Nationality in Art and the Case of Contemporary Turkish Painting
Nationality is way by which a nation approaches the values that a culture has acquired in the course of history. It could be said to be a question of a content as well as method. One of its most important characteristics is that artistic productions of communities reproduce themselves from themselves, the preservation of an eclectic structure between, past, present and future. This structure distinguishes the art of each nation from the art of other nations, and enables each community to form a medium of its own.
All the past and present communities have influenced one another via cultural exchange. It can be maintained that this change in the national characteristic of communities is more apparent in the Turkish society that it is in other societies. The most important factor here is that it shaped its culture and art in accordance with the Islamic art after Manichaeism and Buddhism met Asian, African and European cultures in the empires of the Seljuks and the Ottomans, and then choosing to be a Western community instead of an Eastern one.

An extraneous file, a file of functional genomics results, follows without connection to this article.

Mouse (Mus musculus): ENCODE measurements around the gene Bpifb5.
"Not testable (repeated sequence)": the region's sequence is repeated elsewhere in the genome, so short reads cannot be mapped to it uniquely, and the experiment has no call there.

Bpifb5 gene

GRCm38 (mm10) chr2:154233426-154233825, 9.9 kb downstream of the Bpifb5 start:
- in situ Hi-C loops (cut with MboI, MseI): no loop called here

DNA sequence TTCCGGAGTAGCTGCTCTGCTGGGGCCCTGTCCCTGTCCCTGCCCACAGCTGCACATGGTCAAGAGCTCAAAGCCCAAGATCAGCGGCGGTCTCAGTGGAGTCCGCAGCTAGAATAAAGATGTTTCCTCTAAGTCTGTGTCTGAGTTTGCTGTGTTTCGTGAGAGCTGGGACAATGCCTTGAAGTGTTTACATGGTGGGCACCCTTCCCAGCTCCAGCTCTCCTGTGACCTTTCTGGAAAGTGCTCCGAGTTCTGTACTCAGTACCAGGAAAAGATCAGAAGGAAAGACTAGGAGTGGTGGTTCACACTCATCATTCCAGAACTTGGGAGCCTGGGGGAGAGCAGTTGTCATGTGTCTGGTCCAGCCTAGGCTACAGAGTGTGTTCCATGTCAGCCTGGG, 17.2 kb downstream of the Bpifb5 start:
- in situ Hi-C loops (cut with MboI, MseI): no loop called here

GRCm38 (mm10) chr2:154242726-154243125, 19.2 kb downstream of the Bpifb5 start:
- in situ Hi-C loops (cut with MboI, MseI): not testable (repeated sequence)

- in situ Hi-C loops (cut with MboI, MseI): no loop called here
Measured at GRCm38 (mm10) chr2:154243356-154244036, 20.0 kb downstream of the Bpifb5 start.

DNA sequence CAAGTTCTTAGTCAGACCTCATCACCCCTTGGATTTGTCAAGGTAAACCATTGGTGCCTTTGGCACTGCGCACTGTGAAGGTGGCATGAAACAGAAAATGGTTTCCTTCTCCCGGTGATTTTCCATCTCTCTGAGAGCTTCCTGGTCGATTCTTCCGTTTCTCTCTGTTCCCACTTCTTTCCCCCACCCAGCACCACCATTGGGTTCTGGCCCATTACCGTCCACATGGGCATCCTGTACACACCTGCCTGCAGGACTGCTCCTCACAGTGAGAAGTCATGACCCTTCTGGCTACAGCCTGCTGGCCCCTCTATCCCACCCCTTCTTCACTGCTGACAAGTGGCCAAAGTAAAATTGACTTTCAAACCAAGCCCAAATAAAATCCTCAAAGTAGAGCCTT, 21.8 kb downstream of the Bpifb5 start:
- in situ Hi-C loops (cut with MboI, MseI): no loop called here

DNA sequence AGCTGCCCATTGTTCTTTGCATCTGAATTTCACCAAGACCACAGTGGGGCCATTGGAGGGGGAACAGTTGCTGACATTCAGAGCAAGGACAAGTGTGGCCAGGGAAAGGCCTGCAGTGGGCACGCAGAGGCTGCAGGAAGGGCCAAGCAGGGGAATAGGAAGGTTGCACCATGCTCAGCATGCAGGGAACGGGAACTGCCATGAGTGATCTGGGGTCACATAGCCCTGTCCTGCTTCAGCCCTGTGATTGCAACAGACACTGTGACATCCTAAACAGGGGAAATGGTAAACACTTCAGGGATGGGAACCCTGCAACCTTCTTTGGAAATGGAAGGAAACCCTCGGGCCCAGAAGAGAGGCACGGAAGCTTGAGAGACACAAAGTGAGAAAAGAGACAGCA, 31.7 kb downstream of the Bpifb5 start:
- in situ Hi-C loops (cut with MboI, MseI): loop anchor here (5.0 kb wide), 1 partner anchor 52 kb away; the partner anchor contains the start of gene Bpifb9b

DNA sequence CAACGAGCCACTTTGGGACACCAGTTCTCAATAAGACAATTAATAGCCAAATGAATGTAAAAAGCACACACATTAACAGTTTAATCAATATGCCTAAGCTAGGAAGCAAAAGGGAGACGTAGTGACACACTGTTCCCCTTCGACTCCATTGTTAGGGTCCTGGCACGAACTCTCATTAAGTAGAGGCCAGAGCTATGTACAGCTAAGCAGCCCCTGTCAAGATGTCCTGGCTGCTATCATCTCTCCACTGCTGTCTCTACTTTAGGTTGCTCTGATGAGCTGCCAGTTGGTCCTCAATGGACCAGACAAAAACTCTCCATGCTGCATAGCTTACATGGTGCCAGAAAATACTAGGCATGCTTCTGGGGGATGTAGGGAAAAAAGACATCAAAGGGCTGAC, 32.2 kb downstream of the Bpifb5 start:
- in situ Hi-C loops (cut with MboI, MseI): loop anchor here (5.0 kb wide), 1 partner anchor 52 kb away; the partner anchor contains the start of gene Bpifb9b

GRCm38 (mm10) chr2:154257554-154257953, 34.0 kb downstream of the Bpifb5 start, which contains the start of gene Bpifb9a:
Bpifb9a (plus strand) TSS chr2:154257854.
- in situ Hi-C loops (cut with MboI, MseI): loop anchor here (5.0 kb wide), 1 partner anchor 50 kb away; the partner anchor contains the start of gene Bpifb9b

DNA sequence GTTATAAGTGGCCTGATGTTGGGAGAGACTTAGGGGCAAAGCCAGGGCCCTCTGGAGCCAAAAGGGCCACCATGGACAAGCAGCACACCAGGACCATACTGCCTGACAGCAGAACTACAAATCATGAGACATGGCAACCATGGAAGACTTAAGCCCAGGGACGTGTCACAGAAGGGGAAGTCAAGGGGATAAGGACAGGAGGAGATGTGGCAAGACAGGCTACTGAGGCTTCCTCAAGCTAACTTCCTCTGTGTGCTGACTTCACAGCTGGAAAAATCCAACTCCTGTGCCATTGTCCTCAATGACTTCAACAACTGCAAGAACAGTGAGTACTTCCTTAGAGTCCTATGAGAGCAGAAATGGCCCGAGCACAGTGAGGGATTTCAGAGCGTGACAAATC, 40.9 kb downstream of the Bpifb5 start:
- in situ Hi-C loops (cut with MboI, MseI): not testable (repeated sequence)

Tradition and art carry cultures of communities to the future. The “miniature” is the painting that Turks formed within their own tradition. The miniature originated in the Hun Empire and the Gokturk Empire and the Uighur as an art of painting based on carving and decoration. Uighur frescoes dating from the 8th century A.D. are the first examples of Turkish miniature painting. In the Seljuk and Ottoman periods, on the other hand, it was used in the decoration of manuscripts and illustration. Turkish art deviated from its traditional roots after the adoption of European culture and turned towards painting (pentür).
The art of miniature enjoys a distinct status and importance as the traditional basis of national artistic expression. Today, many contemporary Turkish artists produce works on this basis. This study will explain the concept of nationality in the Turkish art of miniature and then the Turkish painting.
Keywords: Culture, Tradition, Nationality, Miniature, Contemporary Turkish Painting
Ph.D Student, Fine Art Education Department, Selcuk University
Lecturer, Department of Fine Arts Education
Associate Professor, Selcuk University